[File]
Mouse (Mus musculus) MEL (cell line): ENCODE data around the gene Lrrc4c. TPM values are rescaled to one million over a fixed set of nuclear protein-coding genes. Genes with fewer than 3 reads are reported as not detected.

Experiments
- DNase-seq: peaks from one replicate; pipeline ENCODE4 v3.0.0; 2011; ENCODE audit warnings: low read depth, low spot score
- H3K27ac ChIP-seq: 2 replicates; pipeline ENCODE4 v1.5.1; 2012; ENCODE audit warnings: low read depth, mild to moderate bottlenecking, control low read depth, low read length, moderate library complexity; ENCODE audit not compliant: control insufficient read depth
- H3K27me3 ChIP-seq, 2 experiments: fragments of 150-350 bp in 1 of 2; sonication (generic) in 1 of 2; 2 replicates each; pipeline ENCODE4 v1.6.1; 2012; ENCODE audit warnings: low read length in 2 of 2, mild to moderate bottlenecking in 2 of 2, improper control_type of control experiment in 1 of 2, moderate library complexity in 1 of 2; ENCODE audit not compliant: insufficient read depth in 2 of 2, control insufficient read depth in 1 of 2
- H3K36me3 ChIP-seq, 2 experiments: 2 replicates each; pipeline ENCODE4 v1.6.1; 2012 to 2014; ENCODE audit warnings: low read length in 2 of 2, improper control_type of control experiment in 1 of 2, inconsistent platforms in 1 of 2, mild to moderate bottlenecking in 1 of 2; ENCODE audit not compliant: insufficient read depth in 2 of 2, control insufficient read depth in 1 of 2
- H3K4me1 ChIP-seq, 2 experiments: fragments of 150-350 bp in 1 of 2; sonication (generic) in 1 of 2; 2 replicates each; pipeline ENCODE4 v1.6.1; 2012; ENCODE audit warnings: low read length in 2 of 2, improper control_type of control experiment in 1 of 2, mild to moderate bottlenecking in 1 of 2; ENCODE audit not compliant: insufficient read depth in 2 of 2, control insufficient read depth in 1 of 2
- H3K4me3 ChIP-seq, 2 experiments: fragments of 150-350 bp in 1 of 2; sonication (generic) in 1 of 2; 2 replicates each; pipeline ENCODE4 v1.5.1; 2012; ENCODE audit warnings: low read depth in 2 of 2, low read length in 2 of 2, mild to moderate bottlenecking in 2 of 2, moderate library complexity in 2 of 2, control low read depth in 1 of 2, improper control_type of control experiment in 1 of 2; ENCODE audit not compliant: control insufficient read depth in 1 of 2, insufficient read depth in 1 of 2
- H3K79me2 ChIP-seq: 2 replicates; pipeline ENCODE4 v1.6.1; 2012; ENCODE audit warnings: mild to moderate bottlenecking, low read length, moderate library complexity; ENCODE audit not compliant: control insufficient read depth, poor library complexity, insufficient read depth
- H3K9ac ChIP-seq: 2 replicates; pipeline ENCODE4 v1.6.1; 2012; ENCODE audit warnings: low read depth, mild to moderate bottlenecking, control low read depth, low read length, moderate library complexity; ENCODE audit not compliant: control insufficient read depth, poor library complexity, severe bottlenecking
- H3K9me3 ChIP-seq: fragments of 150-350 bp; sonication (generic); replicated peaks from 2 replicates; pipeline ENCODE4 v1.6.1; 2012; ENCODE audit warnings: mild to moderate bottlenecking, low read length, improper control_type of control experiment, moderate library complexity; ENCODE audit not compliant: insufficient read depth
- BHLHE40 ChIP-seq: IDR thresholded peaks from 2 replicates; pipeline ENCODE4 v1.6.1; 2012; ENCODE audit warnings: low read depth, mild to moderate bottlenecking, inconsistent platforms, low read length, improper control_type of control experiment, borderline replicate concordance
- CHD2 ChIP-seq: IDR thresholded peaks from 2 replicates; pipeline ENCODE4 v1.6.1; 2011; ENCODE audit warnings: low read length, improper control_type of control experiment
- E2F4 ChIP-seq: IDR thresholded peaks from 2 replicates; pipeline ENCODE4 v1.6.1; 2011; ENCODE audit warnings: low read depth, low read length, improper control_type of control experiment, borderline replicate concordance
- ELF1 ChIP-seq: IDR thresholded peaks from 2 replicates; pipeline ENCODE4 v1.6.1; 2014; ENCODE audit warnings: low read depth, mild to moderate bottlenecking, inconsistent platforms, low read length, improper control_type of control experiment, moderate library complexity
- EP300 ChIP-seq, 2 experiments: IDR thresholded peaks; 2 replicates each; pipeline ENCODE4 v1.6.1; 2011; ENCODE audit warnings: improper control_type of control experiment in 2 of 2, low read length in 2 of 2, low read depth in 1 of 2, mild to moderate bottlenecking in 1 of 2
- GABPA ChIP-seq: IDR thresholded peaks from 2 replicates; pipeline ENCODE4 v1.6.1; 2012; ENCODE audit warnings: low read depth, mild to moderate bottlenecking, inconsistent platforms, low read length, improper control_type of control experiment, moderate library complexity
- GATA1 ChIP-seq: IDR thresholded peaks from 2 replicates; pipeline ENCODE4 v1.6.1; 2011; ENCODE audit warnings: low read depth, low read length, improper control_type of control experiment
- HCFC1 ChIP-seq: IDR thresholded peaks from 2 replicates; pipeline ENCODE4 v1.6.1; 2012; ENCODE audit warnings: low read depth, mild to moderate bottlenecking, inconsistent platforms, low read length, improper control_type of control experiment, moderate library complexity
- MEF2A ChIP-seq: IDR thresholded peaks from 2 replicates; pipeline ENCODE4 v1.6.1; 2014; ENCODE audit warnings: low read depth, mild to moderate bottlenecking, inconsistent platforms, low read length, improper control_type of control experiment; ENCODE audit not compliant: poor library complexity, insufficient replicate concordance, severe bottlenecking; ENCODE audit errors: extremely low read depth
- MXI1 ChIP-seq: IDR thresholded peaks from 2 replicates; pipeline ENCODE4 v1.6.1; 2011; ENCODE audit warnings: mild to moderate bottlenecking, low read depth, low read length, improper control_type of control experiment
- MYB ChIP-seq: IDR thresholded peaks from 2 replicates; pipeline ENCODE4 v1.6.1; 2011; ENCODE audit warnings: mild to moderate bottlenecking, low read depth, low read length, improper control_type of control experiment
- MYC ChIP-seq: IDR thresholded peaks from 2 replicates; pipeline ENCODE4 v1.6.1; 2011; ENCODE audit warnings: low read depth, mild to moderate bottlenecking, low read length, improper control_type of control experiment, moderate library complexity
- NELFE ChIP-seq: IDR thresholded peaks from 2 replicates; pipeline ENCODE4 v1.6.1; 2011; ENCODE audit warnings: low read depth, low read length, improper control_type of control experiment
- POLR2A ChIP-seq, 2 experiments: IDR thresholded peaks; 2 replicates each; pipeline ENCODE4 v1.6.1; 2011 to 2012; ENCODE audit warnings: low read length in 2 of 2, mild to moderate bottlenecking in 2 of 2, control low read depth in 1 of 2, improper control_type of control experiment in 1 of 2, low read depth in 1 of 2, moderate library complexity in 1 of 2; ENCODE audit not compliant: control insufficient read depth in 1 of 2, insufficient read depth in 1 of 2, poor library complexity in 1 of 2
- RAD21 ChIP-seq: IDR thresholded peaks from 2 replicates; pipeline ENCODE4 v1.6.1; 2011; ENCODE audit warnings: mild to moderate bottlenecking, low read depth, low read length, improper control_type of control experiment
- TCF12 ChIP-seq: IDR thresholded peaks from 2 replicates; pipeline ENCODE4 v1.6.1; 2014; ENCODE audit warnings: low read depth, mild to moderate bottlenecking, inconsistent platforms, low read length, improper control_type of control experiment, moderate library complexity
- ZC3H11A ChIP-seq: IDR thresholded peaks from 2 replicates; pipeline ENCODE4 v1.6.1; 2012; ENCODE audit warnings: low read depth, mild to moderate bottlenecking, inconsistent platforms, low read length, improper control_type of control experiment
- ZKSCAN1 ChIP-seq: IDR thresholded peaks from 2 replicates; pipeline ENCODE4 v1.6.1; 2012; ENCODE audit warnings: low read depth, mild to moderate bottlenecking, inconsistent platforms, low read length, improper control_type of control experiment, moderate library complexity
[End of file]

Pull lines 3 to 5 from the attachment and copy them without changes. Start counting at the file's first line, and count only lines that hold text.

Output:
- DNase-seq: peaks from one replicate; pipeline ENCODE4 v3.0.0; 2011; ENCODE audit warnings: low read depth, low spot score
- H3K27ac ChIP-seq: 2 replicates; pipeline ENCODE4 v1.5.1; 2012; ENCODE audit warnings: low read depth, mild to moderate bottlenecking, control low read depth, low read length, moderate library complexity; ENCODE audit not compliant: control insufficient read depth
- H3K27me3 ChIP-seq, 2 experiments: fragments of 150-350 bp in 1 of 2; sonication (generic) in 1 of 2; 2 replicates each; pipeline ENCODE4 v1.6.1; 2012; ENCODE audit warnings: low read length in 2 of 2, mild to moderate bottlenecking in 2 of 2, improper control_type of control experiment in 1 of 2, moderate library complexity in 1 of 2; ENCODE audit not compliant: insufficient read depth in 2 of 2, control insufficient read depth in 1 of 2